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Consumers Depend on Us
Being friended or followed is desirable; fostering trust is more important
For the rest of the January 2011 issue of CRM magazine please click here
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Today how consumers adapt to our new social era and their willingness to share openly depends a lot on marketers. Because while the consumer trends are unmistakable, they are subject to change based on the experiences people have (and those we give them).

Social seems new, but the rules aren’t. Permission is still king and trust is a vital but often overlooked brand attribute. If marketers fail to understand permission in social networks and they violate trust, brands are harmed.

Marketers can be so caught up in what technology allows that they neglect to recognize what consumers will tolerate. This results in missteps. Take, for example, brands like Sony and Wal-Mart, which were caught utilizing flogs (or fake blogs) to spark attention and social influence, or the manager of product planning at Honda who was caught masquerading as a consumer posting praise to the Crosstour Facebook fan page.

The actions of brands and employees matter when trust is on the line, and our track record as marketers isn’t great. Forrester asks consumers about the information channels they trust. “Social networking site profile for a company or brand” and “Blog written by a company” are two of the least trusted sources of information.

If brands fail to build trust with consumers, there are implications. While consumers embrace openness, they may remain private when it comes to their relationship with brands. What benefit do brands receive if consumers “Like” the brand but then hide the brand’s frequent promotional status updates from their Facebook news feed? And with social media clutter rising, can we reasonably expect consumers to follow every brand in their grocery store shopping cart with the same attention they give to their family and friends in social media?

Being friended or followed is one thing; being trusted is another. The difference depends not on how we use social technology but on what we say and do with consumers. Many brands have a “Follow Us on Facebook” link on their sites, but how many define the benefits consumers will enjoy by doing so? Companies invite consumers to be transparent and share their information, but how many are transparent in return, defining what information will be collected and how it will be used?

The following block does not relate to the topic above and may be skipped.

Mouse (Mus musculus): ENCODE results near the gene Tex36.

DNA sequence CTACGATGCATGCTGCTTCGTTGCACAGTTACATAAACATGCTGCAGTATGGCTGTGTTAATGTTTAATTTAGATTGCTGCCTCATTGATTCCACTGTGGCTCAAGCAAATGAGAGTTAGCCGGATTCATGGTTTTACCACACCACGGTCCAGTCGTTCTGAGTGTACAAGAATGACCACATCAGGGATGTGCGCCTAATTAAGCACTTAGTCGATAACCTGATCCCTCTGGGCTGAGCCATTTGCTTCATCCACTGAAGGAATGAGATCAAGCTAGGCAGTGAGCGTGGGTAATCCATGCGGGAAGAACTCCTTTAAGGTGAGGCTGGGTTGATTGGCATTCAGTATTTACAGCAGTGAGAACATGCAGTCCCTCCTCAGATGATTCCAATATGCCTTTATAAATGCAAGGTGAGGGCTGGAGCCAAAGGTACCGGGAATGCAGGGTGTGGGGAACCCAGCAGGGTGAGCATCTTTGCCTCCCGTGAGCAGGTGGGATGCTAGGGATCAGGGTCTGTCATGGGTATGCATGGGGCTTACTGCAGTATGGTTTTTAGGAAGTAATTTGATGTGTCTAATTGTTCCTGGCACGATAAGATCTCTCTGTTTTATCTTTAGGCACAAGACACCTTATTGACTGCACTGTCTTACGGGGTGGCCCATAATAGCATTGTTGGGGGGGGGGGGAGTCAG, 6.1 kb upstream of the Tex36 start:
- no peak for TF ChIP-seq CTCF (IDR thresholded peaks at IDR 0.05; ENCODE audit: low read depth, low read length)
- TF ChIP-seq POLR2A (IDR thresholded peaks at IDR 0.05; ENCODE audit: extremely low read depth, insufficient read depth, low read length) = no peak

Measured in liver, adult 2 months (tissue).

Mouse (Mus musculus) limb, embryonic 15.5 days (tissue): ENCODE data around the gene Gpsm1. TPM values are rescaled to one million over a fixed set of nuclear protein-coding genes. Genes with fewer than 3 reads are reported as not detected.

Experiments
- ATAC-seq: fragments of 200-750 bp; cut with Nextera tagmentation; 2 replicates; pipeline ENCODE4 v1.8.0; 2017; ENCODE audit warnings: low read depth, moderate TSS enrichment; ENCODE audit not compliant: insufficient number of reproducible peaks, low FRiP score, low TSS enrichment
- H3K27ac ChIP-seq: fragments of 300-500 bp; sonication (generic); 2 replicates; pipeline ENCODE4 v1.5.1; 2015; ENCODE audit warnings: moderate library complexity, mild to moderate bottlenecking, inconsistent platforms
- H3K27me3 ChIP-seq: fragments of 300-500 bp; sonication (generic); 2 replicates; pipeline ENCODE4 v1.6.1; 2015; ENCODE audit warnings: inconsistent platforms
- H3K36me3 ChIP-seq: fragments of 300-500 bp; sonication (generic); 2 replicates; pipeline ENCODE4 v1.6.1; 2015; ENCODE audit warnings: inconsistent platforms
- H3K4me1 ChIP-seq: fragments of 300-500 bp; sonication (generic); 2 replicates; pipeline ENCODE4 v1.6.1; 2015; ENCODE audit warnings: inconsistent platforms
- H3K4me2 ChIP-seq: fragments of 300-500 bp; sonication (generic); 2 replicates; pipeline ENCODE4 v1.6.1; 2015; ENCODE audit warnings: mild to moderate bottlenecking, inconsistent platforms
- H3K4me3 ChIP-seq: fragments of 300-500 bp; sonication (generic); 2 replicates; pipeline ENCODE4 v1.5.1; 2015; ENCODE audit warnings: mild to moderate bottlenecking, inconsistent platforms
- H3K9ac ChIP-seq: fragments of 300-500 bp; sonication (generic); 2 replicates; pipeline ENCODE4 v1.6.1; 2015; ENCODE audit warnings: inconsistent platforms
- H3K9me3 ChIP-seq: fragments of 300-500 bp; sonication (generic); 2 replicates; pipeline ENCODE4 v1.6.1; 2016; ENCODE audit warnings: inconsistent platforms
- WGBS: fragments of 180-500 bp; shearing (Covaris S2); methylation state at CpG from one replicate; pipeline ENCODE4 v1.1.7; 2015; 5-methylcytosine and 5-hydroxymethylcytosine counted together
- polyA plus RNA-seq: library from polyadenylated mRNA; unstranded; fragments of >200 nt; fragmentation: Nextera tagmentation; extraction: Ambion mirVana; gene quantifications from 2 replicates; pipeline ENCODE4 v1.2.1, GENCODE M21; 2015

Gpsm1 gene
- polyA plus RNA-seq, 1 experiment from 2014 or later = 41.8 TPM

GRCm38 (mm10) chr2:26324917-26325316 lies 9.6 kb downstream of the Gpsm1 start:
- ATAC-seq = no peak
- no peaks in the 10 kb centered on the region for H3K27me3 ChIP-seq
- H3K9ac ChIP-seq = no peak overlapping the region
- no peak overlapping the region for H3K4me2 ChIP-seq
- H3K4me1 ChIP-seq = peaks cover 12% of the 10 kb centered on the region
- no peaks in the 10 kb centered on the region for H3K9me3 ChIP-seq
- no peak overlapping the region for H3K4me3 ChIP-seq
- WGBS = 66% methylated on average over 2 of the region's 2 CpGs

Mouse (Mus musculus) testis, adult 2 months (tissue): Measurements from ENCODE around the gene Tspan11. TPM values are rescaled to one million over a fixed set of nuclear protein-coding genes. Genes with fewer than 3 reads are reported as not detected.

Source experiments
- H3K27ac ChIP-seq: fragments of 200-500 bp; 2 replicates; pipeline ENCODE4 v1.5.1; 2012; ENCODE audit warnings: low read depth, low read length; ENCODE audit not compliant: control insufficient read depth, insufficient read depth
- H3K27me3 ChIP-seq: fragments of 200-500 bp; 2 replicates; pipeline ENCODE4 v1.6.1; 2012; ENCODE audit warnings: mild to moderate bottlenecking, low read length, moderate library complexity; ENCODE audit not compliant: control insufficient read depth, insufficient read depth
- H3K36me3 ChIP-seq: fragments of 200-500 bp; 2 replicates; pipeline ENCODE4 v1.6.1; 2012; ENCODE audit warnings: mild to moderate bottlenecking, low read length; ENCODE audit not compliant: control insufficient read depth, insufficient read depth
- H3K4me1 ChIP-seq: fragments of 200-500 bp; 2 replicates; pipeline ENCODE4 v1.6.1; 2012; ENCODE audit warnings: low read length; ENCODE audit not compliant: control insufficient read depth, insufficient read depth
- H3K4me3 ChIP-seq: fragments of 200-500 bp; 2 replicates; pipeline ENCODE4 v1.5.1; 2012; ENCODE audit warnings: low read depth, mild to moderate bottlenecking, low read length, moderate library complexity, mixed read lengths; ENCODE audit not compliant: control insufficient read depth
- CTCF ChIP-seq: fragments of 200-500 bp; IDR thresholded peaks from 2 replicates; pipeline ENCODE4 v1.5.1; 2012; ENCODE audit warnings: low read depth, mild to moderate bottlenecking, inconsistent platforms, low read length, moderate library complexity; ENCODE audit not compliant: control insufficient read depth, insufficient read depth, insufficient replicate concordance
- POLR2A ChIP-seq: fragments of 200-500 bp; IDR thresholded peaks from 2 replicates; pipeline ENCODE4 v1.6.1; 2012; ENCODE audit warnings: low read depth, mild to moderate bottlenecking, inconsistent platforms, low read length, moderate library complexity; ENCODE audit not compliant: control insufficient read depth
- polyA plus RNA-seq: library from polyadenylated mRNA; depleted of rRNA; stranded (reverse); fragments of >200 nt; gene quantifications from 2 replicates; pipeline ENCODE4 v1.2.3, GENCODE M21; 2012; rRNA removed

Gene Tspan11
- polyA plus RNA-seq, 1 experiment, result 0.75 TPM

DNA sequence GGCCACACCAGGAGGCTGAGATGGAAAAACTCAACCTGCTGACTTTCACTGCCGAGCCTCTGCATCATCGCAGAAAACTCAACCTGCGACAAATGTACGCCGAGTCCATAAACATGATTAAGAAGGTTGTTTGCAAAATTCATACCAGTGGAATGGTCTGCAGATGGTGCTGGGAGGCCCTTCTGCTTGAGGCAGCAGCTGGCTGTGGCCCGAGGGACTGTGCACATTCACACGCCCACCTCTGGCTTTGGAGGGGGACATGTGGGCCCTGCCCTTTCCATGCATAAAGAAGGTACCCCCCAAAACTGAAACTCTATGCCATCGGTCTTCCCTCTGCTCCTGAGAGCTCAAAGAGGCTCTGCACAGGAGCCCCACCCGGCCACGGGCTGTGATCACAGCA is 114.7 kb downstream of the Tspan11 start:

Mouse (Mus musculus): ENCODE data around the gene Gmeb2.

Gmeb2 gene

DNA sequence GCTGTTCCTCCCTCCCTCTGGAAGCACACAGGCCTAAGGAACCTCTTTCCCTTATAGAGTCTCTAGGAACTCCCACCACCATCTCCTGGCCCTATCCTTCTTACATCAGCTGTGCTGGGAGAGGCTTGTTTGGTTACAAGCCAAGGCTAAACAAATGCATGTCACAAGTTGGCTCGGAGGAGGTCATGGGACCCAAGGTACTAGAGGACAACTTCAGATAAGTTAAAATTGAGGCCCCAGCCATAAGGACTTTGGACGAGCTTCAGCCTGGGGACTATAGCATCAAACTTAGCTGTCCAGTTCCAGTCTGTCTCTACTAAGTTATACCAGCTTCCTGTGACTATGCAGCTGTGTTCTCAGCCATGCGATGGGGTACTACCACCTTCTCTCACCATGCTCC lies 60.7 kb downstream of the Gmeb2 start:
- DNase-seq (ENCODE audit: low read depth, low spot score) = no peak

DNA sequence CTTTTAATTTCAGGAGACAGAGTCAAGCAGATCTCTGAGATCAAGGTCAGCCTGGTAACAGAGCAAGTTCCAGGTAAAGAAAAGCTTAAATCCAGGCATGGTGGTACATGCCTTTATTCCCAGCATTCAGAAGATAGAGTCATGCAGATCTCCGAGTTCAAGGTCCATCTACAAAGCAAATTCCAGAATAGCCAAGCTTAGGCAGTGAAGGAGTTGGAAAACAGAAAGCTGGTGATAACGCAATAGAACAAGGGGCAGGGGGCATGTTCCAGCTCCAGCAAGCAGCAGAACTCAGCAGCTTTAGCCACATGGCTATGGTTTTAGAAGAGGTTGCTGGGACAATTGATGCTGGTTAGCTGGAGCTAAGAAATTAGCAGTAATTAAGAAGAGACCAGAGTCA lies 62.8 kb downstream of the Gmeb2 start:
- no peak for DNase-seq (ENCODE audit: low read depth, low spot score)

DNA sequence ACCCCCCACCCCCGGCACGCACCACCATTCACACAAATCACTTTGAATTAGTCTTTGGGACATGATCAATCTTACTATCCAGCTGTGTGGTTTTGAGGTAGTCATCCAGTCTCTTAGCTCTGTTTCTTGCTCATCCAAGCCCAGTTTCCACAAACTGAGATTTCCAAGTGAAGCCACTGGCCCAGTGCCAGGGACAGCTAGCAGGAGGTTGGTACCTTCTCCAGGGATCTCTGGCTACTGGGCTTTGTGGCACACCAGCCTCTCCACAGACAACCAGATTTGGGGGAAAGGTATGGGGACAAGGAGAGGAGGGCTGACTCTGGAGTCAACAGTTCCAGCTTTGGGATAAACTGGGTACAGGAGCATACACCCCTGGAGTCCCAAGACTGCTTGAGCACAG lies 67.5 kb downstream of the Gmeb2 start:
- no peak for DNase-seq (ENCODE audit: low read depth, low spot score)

Most brands leave the responsibility for communicating the implications of a social media connection to Facebook. When a consumer clicks a Facebook link or button on the brand site, he sees a Facebook “Request for Permission” pop-up or, as I like to call it, “the scary Facebook page.” Consumers are presented with a list of ominous statements: The brand will have access to my list of friends—will it spam them? The brand has access to my contact info—will it sell the info?

Amazon.com exemplifies a company doing it right. It doesn’t delegate communications to Facebook. Before you reach “the scary page,” Amazon.com gives consumers a page that defines exactly what information the retailer can access and what it will do with the information. Not only does Amazon.com build trust, but it also defines the benefits consumers will receive by connecting with Amazon.com—better discovery of relevant products, reminders of friends’ birthdays, and other advantages that encourage consumers to act.

Privacy attitudes are changing, but brand relationships are not. To make the most of changes in social technology and consumer social behavior, marketers must do more than place a “Like” button on every page and product.


Augie Ray (aray@forrester.com) is a senior analyst of social computing at Forrester Research, serving interactive marketing professionals. A leading expert on social networks, social media strategy, marketing organization, and consumer digital behavior, Ray has been quoted in publications such as BusinessWeek, The Los Angeles Times, The New York Times, and The Wall Street Journal.


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